COLORADO SPRINGS, Colo. (The Gazette) - 11 News lead Call For Action investigator Katie Pelton pens a weekly column for our news partner The Gazette. Previous columns can be found here.
The government is cracking down on scammers targeting the elderly. Over the past year alone, con artists stole more than $750 million from more than 2 million Americans, and charges were filed against more than 260 people worldwide, reports the U.S. Department of Justice.
“Crimes against the elderly target some of the most vulnerable people in our society,” U.S. Attorney General William Barr said in a news release last week. “Today we are announcing the largest single law enforcement action against elder fraud in American history.”
I’ve warned you about scams like these. You might remember Lea’s story. “I opened up the email, and then I closed it,” said Lea, a Colorado Springs resident. “Then all of a sudden, this pop-up screen with red came up and it said, ‘Call this number because you might have a virus on your computer.’”
She called. “They said, ‘We’re Microsoft.’ He said, ‘You have a virus on your computer, and we need to scan it,’” Lea said.
Unfortunately, she gave the scammers remote access to her computer. It’s part of the “tech support” or “Microsoft” scam.
Another man told me he was using his iPad when he got a pop-up saying he needed to call a 1-800 number to fix an issue with his tablet. He called, and the scammers asked him for hundreds of dollars to fix the problem. “They said, ‘You have a problem with your iPad, and we need to have your IOS number so we can look into your computer and find out exactly what the problem is,’” the man told me. He hung up, and the scammers didn’t score.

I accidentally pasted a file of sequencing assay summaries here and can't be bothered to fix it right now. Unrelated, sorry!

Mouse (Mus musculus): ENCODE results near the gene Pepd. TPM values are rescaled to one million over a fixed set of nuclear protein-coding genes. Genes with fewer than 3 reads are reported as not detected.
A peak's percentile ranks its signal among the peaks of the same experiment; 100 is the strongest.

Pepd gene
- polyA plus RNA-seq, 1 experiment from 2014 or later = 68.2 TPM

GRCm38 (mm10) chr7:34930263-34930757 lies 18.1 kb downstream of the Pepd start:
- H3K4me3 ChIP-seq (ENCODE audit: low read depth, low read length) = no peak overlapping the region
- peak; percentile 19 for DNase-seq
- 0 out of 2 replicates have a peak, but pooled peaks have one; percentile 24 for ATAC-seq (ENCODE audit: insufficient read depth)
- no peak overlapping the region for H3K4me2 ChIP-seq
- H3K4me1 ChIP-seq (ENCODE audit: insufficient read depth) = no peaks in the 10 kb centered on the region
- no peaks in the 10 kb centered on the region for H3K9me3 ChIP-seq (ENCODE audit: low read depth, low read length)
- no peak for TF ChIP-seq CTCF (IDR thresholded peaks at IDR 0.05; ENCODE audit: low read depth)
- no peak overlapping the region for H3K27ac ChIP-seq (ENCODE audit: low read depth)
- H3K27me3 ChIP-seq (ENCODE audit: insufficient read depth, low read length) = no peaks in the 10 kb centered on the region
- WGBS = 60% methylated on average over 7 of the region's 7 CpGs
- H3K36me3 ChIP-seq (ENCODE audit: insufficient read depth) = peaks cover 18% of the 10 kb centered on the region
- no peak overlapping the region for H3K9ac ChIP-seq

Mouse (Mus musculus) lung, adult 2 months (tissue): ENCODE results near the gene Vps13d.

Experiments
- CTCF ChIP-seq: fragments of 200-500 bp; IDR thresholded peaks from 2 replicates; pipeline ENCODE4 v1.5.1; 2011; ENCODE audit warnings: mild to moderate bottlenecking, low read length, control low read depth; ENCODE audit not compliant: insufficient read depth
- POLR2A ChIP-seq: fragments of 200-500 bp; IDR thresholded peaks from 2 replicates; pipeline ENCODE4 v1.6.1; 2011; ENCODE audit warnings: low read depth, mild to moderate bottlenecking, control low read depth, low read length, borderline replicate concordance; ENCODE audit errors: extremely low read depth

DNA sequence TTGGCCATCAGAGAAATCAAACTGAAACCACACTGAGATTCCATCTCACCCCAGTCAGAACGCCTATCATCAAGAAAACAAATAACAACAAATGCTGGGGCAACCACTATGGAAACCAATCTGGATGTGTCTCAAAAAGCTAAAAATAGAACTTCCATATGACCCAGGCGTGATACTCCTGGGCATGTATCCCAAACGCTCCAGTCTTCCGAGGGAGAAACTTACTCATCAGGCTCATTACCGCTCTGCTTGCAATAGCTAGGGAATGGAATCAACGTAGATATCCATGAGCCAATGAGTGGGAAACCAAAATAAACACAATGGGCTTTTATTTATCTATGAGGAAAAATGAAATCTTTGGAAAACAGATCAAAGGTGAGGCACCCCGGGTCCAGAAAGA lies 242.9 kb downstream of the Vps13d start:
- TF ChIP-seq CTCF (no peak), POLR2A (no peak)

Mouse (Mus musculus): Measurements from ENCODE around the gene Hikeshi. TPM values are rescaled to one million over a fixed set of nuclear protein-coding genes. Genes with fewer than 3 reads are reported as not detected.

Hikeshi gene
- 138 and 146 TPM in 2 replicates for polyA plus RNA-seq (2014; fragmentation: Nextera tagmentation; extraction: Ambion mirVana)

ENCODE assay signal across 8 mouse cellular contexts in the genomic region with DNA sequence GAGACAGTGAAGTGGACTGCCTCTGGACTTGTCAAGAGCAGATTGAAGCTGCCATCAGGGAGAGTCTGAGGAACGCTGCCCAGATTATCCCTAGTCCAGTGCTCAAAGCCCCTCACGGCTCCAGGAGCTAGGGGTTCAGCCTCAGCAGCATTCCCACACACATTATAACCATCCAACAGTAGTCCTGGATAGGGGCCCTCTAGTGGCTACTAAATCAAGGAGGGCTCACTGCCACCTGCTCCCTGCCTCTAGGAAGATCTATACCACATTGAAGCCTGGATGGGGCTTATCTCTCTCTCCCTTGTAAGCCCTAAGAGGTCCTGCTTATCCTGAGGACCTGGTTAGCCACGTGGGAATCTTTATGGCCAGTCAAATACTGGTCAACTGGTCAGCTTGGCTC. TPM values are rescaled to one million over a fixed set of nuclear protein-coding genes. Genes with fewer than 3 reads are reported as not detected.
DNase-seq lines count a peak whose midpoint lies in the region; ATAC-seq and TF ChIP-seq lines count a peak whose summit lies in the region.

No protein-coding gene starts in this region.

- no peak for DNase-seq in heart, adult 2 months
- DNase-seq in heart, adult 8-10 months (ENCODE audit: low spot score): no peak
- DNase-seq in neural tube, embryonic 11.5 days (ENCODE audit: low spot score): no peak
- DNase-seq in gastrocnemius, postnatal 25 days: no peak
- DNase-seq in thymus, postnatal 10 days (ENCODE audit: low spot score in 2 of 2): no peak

Those are only two examples of the dozens of calls I get from KKTV viewers being scammed. It’s happening at an alarming rate. From 2015 to 2018, consumers 60 and older filed more reports to the Federal Trade Commission about losing money to tech support scams than any other fraud category.
“We’ve dedicated additional resources to address a wide range of elder fraud threats, including technical-support fraud,” FBI Director Christopher Wray said in the news release. “Victims of these schemes often lose thousands of dollars or more apiece, which can cause significant harm to elderly victims and their caretakers. If anyone suspects that they — or a senior they know — may be a victim of fraud, we encourage them to report it to the FBI’s Internet Crime Complaint Center.”
Don’t click on pop-ups, and watch out for fake websites. If you’re worried that something might be wrong with your computer or phone, take it to a trusted company. And please warn your family and friends about tech support scams.
Click here to read the original column on gazette.com.